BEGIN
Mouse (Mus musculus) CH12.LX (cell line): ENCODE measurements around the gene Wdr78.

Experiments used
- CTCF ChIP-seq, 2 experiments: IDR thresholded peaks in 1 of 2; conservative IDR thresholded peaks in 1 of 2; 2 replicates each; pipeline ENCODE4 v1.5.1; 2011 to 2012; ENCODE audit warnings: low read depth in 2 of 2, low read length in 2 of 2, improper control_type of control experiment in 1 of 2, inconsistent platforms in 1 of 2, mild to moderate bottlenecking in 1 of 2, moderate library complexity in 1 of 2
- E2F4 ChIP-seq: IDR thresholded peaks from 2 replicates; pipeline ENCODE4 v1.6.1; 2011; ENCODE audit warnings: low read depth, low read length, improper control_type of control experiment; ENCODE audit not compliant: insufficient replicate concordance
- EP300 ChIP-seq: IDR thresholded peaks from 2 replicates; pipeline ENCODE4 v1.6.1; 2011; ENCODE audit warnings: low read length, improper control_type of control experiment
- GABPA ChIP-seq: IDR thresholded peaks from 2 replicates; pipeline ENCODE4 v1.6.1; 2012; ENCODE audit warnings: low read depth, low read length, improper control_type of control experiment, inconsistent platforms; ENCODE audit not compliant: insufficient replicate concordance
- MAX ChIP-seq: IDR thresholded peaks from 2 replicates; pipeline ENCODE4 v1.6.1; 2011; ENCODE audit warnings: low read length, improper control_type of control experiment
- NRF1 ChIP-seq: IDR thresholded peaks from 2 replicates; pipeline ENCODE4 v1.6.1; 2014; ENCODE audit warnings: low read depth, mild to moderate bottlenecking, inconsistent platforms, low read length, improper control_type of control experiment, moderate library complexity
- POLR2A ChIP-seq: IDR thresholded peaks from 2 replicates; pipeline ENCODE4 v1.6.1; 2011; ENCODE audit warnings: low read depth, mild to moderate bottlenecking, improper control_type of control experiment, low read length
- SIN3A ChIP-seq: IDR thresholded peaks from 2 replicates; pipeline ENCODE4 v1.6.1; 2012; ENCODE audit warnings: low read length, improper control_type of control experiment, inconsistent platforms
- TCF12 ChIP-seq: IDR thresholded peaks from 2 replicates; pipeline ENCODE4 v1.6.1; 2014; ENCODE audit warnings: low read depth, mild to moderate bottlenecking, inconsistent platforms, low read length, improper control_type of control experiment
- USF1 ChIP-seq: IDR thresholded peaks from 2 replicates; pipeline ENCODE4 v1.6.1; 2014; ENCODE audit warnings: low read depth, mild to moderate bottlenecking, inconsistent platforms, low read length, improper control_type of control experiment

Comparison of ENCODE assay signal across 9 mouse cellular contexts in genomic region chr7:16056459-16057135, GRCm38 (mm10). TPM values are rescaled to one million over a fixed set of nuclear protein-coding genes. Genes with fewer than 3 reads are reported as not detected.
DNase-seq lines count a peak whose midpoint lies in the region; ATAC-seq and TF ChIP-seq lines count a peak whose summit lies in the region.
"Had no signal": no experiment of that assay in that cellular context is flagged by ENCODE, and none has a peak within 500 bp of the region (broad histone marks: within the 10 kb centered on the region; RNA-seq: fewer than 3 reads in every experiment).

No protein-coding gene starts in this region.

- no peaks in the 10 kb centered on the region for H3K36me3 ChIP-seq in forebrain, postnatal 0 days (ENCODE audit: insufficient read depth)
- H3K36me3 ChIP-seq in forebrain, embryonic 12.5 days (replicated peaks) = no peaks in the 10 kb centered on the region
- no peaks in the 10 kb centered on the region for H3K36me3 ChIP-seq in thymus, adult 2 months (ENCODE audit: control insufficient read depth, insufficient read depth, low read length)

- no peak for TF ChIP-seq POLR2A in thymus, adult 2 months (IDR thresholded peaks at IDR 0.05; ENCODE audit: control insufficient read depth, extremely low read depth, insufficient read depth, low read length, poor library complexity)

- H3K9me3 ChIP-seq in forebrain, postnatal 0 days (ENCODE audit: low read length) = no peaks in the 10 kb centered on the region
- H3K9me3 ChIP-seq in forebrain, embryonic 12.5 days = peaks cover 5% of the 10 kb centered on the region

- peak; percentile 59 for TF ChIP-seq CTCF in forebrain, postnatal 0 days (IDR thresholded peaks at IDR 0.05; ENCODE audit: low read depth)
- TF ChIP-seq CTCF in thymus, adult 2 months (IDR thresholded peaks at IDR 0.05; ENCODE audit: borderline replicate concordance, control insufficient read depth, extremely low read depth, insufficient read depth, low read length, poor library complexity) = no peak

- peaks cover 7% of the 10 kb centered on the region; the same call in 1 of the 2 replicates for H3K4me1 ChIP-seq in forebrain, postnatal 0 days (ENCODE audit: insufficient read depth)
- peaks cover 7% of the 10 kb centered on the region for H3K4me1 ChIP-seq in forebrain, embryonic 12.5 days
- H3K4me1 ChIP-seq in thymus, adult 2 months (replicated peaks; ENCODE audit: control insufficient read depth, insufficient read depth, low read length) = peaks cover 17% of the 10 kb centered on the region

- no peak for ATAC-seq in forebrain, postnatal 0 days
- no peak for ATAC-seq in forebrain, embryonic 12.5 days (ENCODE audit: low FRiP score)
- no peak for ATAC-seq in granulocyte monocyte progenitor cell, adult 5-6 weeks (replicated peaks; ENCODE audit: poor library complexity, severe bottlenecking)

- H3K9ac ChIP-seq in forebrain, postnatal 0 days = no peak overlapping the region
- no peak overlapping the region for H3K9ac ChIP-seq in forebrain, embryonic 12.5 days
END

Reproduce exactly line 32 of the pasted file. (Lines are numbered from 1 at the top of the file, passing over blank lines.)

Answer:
- no peak overlapping the region for H3K9ac ChIP-seq in forebrain, embryonic 12.5 days